Like an orchestra conductor, being a leader within an organisation bears the same challenges trying to create co-ordination and harmony among the different variables in your business to ensure your organisation creates value for customers. As a leader, you might have a strategy as well written as a Mozart symphony, but if your orchestra is not well conducted, then noise will prevail over music.

So, what are the leadership parallels which we can learn from an orchestra conductor for business? Here’s my summary of leadership traits from an orchestra conductor:

Vision Great conductors always start with the musical score and a clear musical vision of how it should sound. Only then do they attempt to recreate their plan, their interpretation and translate this into how they wish the orchestra to play. It’s this art of listening and reacting in the moment that makes for a great conductor, hearing the vision of the composer and creating a strategy to deliver the great piece.

Passion Great conductors lead with their heart and are passionate about their work. Are you passionate about the vision of your organisation? Do you lead with passion and conviction? The leaders’ passion is infectious and generally seeps through the organisation. Great conductors attract great players. Mediocre conductors attract mediocre players. The very best players want to work for the very best conductors. Like attracts like.

Self-awareness A conductor is aware of their gestures and impact. They have to be precise or their musicians will not be able to follow. Everything done is intentional. Are you an intentional leader? A conductor can’t afford to make an unintentional gesture. Everything means something. The flick of the wrist, the raising of an eyebrow, and the closing of the eyes all have meaning. A good conductor can’t afford to be careless with his public demeanour – neither can a leader.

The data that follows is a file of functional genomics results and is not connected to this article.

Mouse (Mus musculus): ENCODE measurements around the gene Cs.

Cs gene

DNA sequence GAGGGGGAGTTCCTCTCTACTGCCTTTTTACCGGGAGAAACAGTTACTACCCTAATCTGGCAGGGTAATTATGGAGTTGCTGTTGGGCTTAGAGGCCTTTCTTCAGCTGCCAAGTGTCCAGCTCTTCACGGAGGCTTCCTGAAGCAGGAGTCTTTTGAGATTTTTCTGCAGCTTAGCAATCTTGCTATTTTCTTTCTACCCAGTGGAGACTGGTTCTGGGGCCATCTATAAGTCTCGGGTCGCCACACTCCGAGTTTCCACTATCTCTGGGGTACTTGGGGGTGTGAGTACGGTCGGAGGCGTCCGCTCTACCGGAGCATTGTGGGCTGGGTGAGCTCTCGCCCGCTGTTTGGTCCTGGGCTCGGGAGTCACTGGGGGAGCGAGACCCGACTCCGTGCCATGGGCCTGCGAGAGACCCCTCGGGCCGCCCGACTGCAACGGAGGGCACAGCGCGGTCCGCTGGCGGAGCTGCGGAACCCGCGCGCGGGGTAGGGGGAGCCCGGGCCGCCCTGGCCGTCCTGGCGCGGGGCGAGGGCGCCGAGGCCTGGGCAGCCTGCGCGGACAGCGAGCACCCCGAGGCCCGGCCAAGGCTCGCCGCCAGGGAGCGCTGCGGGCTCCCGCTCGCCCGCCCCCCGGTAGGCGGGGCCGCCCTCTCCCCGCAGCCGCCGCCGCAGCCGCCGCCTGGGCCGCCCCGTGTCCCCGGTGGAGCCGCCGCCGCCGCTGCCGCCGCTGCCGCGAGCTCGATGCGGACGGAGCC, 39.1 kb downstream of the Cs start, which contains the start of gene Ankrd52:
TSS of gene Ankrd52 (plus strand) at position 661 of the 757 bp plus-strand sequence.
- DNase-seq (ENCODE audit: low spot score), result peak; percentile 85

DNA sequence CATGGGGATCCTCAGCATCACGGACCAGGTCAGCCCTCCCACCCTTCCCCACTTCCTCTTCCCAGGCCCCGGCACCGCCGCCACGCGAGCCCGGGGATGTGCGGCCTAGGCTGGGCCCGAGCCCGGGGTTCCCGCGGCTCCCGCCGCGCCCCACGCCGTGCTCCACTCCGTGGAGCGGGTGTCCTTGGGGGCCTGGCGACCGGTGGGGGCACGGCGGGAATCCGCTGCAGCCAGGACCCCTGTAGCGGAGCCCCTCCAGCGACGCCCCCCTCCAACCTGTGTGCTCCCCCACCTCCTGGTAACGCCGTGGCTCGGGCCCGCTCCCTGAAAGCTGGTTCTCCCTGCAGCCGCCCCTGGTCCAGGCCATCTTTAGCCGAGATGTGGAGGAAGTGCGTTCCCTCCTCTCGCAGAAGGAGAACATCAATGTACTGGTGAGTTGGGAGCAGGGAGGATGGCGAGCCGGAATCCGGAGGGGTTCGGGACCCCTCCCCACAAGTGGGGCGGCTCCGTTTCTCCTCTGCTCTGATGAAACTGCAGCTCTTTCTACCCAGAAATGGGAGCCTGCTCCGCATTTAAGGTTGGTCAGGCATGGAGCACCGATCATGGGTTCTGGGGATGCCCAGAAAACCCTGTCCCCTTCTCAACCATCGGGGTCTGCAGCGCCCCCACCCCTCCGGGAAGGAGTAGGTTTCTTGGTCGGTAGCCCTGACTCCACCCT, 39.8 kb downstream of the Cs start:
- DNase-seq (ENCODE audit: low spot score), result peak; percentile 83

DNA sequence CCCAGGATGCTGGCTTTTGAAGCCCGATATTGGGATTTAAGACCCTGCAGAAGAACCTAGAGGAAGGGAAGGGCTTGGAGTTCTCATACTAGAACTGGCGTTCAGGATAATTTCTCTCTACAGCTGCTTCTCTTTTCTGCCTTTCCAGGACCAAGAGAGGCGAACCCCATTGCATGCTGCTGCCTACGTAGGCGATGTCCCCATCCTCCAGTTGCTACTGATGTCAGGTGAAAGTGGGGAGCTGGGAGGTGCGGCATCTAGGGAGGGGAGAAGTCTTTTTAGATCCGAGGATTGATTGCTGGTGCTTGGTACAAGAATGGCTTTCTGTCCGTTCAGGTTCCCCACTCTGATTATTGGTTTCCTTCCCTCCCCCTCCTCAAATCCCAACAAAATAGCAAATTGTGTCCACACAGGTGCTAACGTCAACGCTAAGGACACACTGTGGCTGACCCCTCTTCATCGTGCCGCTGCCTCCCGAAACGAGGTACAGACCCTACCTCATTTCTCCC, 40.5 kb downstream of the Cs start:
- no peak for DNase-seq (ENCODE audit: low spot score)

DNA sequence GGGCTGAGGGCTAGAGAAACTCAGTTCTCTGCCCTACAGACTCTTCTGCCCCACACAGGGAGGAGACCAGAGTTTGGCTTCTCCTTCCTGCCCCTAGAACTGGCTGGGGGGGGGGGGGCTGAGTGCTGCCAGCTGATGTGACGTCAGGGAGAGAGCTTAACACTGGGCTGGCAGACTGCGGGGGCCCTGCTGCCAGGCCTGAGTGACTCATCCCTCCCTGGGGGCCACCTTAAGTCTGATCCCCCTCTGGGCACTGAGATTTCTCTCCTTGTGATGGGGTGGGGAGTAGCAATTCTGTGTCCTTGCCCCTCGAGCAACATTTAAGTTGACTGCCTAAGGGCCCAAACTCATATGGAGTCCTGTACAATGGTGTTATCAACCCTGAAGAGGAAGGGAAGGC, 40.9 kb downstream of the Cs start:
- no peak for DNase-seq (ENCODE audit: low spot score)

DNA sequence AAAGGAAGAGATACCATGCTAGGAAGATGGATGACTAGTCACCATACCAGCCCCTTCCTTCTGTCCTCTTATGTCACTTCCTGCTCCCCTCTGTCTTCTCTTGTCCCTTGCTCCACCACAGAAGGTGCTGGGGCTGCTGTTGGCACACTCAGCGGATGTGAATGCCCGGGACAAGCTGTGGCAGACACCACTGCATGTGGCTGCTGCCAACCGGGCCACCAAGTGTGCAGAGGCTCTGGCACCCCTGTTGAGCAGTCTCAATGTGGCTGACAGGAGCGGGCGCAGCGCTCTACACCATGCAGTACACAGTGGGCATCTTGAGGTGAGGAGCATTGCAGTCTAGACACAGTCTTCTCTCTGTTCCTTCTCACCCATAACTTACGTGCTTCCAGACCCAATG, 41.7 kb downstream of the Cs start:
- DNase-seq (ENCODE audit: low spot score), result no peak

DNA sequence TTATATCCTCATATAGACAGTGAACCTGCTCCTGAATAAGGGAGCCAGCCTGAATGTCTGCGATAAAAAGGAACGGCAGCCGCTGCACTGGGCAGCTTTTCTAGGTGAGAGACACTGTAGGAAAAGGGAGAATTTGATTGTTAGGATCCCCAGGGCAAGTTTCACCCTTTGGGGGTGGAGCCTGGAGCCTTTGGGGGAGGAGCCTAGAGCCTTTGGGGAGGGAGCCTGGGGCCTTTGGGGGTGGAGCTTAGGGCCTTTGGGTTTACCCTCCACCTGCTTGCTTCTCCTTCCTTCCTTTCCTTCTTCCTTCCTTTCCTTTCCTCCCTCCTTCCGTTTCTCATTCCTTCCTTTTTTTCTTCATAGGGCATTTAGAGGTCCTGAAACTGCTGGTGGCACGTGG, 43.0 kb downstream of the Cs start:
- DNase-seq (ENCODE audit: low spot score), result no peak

Focus The conductor focuses on his task and keeps his back to the audience. Great leaders similarly keep their mind’s eye on things they are facing rather than worry about what is being said or done behind them. Steve Jobs is a definitive example of keeping his back to the audience. He didn’t care about what people wanted; he made products that would delight his audience.

Visibility The conductor stands on a podium and is visible to each member of his orchestra. This is to ensure the orchestra stays in alignment. Are you a leader who is visible to your people at all times, or are you not spending time with your teams and causing misalignment across the business? Set high expectations of yourself will ensure others follow and aspire too.

Communication A conductor has to be extremely clear with his baton, hands, and verbal instructions in order to communicate exactly how he wants an orchestra to perform. All leaders need to be obsessed with the flow of clear communication between them and their followers. Without good, secure, clear lines of communication, the team will break down.

Motivation Conductors get the best out of their people at the right time, they ensure their musicians feel significant, accepted and secure. They respect the talent and create the conditions to ensure each player can give of his or her best. A conductor needs his musicians, likewise, a leader needs his followers and needs to take time to develop his followership.